Tag Archives: protest

March for Our Lives: Hundreds of thousands expected

Hundreds of thousands of people are expected to take to the streets Saturday for March for Our Lives events across the U.S. — the biggest set to happen in Washington, D.C.

Busload after busload has filled the nation’s capital with students from across the country, including some from as far away as California and Minnesota.

The march was announced by students days after the Valentine’s Day shooting at Marjory Stoneman Douglas High School in Parkland, Fla., and since then, more than 800 sister marches have been planned.

Events are scheduled in every U.S. state and on every continent, all with the same mission: ending gun violence and taking up gun-control legislation. Organizers expect 500,000 to descend on the nation’s capital, including many from Parkland.

Mei-Ling Ho-Shing arrived in D.C. on Thursday. She was one of the many who were inside Marjory Stoneman Douglas High School during the attack, which left 17 dead. The junior said she plans to link arms with her classmates and march in hopes of changing laws so what happened at her school will never happen again.

“Douglas is in the house. We’re here and coming to make a change,” she said, adding “this isn’t a trending topic. This is people’s lives. We’re not going to stop after this. When we go home we’re still going to be fighting for this.”

The shooting instantly reignited the gun-control debate. But the students in Parkland — who spoke with a loud voice and amassed an enormous following in the hours and days after the shooting — seemed to disrupt the typical cycle after an attack and demanded an end to gun violence.

Within a month of the rampage, several companies cut ties with the National Rifle Association and stopped offering discounts, students from 3,000 schools held a nationwide walkout, and Florida’s governor signed a comprehensive bill that included tightening gun laws.

Jaclyn Corin, one of the core group of Parkland students leading the #NeverAgain movement and organizing the marches, said it’s been unbelievable to see the support around the nation and how thousands of students have rallied for the cause.

She said the outpouring is a “constant reminder that even though this shooting was a horrible tragedy, we’ll make these changes and see some light come out of the bad.”

Corin, 17, said preparations for the march have been stressful, but she and the others are excited. She said this march is just the beginning of what they hope to accomplish.

“We want to continue what we’re doing, especially leading up to November,” she said. “We want every young person to register to vote and head to the polls, no matter who they’re voting for or what party they’ve voting for.”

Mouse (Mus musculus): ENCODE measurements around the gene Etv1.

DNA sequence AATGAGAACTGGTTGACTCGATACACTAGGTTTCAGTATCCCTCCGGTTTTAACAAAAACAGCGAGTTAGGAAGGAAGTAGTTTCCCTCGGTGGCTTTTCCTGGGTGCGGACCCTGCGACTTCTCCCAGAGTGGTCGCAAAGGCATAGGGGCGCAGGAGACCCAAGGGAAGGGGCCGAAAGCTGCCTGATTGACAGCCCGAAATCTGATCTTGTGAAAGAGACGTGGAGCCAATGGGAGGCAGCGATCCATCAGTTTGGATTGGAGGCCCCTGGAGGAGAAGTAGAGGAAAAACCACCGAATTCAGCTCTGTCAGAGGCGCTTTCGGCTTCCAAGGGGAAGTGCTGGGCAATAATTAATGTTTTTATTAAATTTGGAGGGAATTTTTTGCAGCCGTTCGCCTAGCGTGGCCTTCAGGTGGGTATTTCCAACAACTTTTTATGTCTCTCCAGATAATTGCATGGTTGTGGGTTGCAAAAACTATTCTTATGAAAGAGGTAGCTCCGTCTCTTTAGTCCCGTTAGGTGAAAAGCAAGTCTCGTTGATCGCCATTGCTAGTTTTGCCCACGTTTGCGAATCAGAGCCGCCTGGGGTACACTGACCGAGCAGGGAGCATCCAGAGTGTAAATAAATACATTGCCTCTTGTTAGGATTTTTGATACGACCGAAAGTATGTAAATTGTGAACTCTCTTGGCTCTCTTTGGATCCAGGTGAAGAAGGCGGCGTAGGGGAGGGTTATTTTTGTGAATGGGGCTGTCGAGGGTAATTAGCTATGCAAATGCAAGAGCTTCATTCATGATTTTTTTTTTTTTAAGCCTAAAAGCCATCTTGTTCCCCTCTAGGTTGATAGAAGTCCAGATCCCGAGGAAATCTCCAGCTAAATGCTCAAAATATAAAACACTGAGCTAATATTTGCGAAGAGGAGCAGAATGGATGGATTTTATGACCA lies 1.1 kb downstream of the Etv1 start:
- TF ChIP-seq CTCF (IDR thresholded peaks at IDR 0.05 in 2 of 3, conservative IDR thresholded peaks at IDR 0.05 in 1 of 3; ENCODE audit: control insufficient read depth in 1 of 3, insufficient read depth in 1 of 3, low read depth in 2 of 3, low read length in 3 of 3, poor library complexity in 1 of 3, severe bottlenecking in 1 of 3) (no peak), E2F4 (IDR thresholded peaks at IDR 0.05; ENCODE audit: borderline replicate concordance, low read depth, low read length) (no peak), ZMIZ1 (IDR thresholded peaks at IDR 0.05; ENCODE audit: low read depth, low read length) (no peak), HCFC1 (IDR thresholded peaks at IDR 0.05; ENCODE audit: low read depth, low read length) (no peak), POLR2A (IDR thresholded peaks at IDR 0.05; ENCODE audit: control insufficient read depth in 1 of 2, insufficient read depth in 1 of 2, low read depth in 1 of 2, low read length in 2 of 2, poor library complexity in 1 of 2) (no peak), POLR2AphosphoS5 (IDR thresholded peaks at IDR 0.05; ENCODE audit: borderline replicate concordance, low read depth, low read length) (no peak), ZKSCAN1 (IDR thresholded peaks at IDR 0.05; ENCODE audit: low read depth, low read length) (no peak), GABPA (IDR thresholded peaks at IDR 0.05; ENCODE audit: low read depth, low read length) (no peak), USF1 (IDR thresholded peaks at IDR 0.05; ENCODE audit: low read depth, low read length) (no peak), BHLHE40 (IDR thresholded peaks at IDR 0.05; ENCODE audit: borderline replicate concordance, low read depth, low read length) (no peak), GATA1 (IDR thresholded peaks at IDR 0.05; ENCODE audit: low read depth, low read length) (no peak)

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Cowboys’ David Irving Raises Fist After Anthem in Spite of Jerry Jones

In spite of NFL Commissioner Roger Goodell’s efforts to quell the National Anthem controversy consuming the league, nearly two dozen players continued to protest racial inequality during Week Seven’s schedule of games on Sunday, Oct. 22.

Six members of the Seattle Seahawks squad joined teammate Michael Bennett in sitting the anthem out, three Miami Dolphins (Julius Thomas, Michael Thomas, and Kenny Stills) remained in the stadium tunnel for the anthem’s duration, and Rams DE Robert Quinn raised his fist as the song played. Perhaps the most controversial demonstration came from Dallas Cowboys defensive lineman David Irving, who waited until the anthem was complete to also raise his fist.

Leading up to Sunday’s action word had gotten around that Cowboys owner Jerry Jones’ demand that players on his team stand during the ceremony rubbed Irving the wrong way. Thus, it had been anticipated that the 24-year-old Compton native may act on how he felt.

After the game, reporters attempted to get Irving to speak on his decision to protest, but he was hesitant, stating, “I’ve said some teasers here and there and it turned into a big, huge thing, a big distraction … We’re just going to talk about football now.”

In follow-up, he was asked a pair of additional questions on the topic, one of which concerned a comparison to iconic ’68 Olympics duo John Carlos and Tommie Smith. Irving declined to speak on the comparison, but he’d oblige in responding to whether he meant any disrespect towards military servicemembers by the gesture.

“My dad’s a Master Sergeant and I’ve had plenty of discussions and talks with him about the issue, and my oldest brother served as a Marine as well. You know, I’m not meaning to disrespect the flag at all,” he said.

SOURCE: VLADTV

ESPN Suspends Jemele Hill Over Jerry Jones Tweets